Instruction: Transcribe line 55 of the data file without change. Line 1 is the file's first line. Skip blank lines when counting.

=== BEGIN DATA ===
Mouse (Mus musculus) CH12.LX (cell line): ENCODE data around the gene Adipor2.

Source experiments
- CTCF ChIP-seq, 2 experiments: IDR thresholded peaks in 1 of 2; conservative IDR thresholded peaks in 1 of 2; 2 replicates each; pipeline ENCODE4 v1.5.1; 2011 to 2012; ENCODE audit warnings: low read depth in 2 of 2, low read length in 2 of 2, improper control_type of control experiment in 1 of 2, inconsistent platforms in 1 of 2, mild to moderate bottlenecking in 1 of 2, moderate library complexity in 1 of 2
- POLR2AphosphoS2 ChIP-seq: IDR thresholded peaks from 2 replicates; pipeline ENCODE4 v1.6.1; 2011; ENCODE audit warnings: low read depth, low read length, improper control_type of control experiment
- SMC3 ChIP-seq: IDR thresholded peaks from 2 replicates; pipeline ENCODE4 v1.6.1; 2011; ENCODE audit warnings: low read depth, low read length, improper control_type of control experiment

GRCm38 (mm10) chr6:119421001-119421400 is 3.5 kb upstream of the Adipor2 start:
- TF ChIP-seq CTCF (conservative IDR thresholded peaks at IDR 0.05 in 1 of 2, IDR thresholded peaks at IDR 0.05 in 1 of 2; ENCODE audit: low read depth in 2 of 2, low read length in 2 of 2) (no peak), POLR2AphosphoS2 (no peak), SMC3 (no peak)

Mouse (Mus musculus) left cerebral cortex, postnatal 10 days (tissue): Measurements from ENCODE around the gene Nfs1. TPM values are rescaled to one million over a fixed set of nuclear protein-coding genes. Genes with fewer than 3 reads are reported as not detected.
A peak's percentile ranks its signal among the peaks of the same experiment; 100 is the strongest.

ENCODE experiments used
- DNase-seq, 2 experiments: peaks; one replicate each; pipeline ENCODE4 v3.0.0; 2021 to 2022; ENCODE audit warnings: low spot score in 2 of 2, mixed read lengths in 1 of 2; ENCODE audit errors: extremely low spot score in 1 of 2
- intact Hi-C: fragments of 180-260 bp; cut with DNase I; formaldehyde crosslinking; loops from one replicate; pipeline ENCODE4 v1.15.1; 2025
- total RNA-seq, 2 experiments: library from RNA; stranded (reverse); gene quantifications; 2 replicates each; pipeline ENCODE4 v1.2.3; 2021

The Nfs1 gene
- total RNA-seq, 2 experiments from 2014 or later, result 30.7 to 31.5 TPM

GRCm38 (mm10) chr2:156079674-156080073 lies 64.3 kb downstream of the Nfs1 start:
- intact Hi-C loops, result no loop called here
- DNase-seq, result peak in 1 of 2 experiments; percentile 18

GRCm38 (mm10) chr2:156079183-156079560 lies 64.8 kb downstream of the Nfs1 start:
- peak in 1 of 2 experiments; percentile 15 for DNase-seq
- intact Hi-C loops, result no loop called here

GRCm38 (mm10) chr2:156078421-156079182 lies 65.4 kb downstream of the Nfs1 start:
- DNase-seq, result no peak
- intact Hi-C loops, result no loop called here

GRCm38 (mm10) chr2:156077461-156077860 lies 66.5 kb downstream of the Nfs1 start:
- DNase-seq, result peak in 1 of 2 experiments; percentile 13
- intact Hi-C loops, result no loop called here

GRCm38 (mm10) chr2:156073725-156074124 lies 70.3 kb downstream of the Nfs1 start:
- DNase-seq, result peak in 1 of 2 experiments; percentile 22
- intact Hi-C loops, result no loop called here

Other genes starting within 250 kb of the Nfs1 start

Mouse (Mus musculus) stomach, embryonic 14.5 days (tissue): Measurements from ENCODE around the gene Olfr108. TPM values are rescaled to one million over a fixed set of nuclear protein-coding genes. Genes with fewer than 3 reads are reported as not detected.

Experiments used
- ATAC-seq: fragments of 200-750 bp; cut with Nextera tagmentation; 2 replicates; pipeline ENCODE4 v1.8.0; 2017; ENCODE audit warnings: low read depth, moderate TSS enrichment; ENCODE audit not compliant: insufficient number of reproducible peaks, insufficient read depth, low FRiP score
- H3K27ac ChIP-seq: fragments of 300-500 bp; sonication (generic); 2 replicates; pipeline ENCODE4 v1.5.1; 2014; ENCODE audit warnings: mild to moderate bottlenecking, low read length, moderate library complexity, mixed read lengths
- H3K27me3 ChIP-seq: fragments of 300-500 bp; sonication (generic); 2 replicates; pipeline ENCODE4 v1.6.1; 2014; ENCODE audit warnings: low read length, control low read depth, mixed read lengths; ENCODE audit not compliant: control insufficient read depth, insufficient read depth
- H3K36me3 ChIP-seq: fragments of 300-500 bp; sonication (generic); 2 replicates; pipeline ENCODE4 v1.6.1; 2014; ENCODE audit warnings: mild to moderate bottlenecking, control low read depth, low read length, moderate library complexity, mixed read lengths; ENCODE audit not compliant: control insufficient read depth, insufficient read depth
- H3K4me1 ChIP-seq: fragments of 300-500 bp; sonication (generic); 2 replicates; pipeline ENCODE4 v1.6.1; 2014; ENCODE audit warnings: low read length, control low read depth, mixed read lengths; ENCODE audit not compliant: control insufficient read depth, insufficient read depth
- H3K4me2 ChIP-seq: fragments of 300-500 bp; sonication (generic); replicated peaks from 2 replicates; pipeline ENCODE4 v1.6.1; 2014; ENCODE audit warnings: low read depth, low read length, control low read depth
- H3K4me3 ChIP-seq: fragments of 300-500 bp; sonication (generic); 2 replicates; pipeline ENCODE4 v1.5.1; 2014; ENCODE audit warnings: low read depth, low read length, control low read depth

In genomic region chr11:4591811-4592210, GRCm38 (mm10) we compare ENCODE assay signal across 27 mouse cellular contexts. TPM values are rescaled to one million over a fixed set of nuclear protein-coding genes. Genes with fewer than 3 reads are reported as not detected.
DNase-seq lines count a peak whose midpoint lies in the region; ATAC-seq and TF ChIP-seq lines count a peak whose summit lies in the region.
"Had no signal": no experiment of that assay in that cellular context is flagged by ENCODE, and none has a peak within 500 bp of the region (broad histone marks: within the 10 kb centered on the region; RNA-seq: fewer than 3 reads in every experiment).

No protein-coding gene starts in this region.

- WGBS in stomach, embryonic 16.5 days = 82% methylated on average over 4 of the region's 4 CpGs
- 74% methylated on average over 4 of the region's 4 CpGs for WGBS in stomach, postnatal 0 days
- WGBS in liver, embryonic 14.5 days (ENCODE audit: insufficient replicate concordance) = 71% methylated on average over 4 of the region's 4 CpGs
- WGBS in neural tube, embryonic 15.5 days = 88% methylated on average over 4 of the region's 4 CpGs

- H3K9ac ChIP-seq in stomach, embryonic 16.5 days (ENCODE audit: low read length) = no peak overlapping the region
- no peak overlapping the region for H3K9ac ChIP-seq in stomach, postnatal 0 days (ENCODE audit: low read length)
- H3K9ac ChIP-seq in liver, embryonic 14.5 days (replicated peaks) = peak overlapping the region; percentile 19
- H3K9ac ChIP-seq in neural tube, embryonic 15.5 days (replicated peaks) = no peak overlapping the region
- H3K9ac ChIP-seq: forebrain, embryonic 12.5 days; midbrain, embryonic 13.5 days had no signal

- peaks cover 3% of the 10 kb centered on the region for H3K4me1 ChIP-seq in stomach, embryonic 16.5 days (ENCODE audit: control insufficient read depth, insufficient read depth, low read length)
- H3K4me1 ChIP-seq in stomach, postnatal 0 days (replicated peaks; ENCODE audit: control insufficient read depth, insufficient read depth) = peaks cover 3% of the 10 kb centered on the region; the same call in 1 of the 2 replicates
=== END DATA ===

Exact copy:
- H3K4me1 ChIP-seq in stomach, postnatal 0 days (replicated peaks; ENCODE audit: control insufficient read depth, insufficient read depth) = peaks cover 3% of the 10 kb centered on the region; the same call in 1 of the 2 replicates